From John Hancock
Philada July 29th 1776
I have been honour’d with your favrs of 22d 25th & 27th Inst.—I hope by to morrow’s Post to Transmitt you Answers to the whole of your Letters which are yet unanswer’d—The exceeding warm Season, & the constant Attention of Congress to Business the last week, induc’d Congress to Adjourn from Friday Eveng to this morning, I shall directly lay yor Letters before them, & request their immediate Attention to them.1
Congress having Indulg’d me to make a Demand of Money from Mr Brimer who I Judge to be with Mr Howe on Staten Island, I have Sent the Bill to Mr Palfrey & desir’d him to apply to you, & I Request you will please to suffer him to Conduct this matter for me.2 I have the honor to be with much Esteem, Sir Your very hume servt
John Hancock Presidt
1. Later on this date Hancock wrote GW: “Since I sent off my letter of this morning the Congress has met, before whom I laid your letter, and I have the pleasure to inform you the Congress readily agreed to your having another Aid de camp” (ALS, DLC:GW). Although Hancock refers here only to GW’s letter to him of 25 July, Congress also read the other two letters from GW and referred them to the Board of War as was its usual practice (JCC description begins Worthington Chauncey Ford et al., eds. Journals of the Continental Congress, 1774-1789. 34 vols. Washington, D.C., 1904–37. description ends , 5:613–14).
2. Hancock on this date wrote William Palfrey, a former business associate who was now paymaster general of the Continental army: “I have only time to tell you that Congress have indulg’d me in makg a Demand of the Money for the Inclos’d Bill, do Conduct it for me, apply to the Genl., I have wrote him. If you get the Money Transmit the hard Cash here as it is wanted here” (Smith, Letters of Delegates description begins Paul H. Smith et al., eds. Letters of Delegates to Congress, 1774–1789. 26 vols. Washington, D.C., 1976–2000. description ends , 4:560–61, n.2). There is no mention of this matter in JCC description begins Worthington Chauncey Ford et al., eds. Journals of the Continental Congress, 1774-1789. 34 vols. Washington, D.C., 1904–37. description ends .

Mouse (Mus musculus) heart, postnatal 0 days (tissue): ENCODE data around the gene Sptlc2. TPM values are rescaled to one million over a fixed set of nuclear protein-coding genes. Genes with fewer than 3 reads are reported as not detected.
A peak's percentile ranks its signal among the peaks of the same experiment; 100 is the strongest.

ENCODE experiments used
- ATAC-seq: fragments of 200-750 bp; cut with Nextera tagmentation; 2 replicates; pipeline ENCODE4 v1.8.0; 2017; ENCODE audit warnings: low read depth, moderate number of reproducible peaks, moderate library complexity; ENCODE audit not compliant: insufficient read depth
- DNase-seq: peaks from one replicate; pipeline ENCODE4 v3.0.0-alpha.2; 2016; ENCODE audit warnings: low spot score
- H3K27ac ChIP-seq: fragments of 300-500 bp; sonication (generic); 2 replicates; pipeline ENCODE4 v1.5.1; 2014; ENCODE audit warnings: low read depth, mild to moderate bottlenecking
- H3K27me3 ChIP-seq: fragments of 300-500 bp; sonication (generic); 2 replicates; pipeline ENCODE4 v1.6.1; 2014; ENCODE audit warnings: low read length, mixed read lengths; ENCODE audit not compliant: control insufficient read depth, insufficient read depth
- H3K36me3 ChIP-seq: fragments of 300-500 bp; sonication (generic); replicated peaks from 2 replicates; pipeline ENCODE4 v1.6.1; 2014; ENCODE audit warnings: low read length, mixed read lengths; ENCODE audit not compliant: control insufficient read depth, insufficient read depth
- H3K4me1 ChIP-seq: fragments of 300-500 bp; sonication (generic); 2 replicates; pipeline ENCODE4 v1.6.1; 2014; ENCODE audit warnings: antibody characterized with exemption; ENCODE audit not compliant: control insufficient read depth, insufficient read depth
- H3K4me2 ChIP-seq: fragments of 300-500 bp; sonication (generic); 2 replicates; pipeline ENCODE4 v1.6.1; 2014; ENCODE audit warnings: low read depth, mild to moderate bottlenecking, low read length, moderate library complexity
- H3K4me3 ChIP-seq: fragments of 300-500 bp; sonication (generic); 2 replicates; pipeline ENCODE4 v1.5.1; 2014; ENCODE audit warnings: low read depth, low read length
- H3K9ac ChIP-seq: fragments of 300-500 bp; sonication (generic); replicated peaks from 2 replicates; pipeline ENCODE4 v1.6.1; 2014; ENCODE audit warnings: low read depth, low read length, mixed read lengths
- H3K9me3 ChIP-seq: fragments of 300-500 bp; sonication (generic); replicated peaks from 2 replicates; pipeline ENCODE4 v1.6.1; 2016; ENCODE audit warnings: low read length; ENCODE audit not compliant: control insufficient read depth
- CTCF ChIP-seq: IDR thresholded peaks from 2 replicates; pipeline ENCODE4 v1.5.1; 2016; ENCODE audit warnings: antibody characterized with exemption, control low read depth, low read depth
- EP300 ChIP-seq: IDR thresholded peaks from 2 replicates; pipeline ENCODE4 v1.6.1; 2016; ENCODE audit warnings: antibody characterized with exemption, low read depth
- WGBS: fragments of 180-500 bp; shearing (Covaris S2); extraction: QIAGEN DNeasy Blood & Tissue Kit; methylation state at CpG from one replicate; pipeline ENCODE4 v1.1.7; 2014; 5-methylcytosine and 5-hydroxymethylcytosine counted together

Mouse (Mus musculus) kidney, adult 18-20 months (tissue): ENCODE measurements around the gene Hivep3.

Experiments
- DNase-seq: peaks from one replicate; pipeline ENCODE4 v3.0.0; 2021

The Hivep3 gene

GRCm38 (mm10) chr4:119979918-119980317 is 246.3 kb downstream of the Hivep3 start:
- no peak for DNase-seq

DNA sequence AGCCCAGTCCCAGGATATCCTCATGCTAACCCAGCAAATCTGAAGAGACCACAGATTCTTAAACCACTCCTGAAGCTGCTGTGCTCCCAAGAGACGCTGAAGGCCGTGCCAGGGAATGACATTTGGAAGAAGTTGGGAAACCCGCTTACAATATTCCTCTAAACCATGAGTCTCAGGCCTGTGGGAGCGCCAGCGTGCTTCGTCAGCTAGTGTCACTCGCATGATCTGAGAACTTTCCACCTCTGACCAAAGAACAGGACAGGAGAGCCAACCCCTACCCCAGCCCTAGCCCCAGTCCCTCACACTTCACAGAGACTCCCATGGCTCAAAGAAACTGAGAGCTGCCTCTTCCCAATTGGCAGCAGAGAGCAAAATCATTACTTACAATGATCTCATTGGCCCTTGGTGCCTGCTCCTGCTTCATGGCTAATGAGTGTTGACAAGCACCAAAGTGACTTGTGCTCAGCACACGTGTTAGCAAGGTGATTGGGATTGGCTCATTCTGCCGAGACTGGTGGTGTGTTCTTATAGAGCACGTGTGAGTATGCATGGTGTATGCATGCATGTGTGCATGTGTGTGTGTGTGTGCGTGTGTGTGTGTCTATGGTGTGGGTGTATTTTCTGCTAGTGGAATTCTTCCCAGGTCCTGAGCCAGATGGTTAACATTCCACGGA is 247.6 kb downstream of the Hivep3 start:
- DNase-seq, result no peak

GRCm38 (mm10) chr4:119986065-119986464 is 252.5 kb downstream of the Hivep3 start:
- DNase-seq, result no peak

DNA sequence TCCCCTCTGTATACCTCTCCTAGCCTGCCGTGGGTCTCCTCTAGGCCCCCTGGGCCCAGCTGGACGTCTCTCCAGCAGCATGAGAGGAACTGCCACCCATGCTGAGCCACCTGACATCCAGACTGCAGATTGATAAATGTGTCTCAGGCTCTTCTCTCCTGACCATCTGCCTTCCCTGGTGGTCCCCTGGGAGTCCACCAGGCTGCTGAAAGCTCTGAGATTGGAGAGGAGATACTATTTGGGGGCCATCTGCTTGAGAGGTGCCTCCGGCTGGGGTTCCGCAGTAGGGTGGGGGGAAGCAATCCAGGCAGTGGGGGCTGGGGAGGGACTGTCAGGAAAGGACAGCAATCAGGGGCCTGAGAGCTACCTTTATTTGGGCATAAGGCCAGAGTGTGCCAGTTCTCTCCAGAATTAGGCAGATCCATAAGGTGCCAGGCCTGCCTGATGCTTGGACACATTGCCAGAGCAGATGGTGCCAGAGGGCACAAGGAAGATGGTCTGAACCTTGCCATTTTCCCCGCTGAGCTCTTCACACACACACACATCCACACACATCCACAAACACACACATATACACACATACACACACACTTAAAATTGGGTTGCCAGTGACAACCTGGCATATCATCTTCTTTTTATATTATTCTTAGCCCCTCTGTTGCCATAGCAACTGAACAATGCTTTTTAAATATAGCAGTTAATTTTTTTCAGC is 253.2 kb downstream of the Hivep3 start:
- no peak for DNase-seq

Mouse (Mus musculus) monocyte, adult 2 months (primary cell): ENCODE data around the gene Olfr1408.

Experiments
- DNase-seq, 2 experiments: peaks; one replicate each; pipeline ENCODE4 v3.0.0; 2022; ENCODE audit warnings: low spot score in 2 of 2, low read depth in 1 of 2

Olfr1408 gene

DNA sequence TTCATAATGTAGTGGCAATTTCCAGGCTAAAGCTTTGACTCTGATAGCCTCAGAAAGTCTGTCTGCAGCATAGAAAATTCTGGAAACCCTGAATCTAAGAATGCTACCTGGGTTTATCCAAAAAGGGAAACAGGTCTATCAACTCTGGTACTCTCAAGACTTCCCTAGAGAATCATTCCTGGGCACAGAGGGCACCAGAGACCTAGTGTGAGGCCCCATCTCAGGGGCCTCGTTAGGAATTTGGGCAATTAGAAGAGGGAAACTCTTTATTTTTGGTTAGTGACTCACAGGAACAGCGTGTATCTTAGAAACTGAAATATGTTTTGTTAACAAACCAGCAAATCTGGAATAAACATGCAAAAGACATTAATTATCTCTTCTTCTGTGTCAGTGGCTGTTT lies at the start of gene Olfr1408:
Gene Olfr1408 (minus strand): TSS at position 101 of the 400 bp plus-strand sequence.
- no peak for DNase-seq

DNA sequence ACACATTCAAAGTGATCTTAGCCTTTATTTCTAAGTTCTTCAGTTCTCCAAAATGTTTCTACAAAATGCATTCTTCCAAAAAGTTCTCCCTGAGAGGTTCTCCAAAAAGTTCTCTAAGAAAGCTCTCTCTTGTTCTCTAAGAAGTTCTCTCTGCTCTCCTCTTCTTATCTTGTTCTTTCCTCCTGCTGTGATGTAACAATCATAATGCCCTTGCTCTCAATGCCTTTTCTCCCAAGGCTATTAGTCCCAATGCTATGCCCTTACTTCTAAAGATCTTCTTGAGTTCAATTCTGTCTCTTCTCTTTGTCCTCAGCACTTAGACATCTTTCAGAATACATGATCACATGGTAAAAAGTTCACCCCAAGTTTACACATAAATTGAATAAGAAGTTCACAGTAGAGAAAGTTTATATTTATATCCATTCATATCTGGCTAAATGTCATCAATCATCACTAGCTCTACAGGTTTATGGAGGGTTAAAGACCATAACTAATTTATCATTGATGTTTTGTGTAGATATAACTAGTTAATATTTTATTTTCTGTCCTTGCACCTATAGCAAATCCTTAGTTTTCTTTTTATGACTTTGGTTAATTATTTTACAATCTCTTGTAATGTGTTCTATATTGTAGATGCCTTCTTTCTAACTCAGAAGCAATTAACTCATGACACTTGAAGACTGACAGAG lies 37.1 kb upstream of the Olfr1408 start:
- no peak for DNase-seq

Palfrey went aboard Lord Howe’s flagship the Eagle off Staten Island on 30 July, and on the following day he wrote Hancock: “I could not learn anything of Mr Brymer, but left a letter for him with his Lordship, which I had previously prepared in case I should not meet with him. His Lordship told me he would cause enquiry to be made, and wherever he was, the letter should be safely delivered” (MH: Jared Sparks Collection).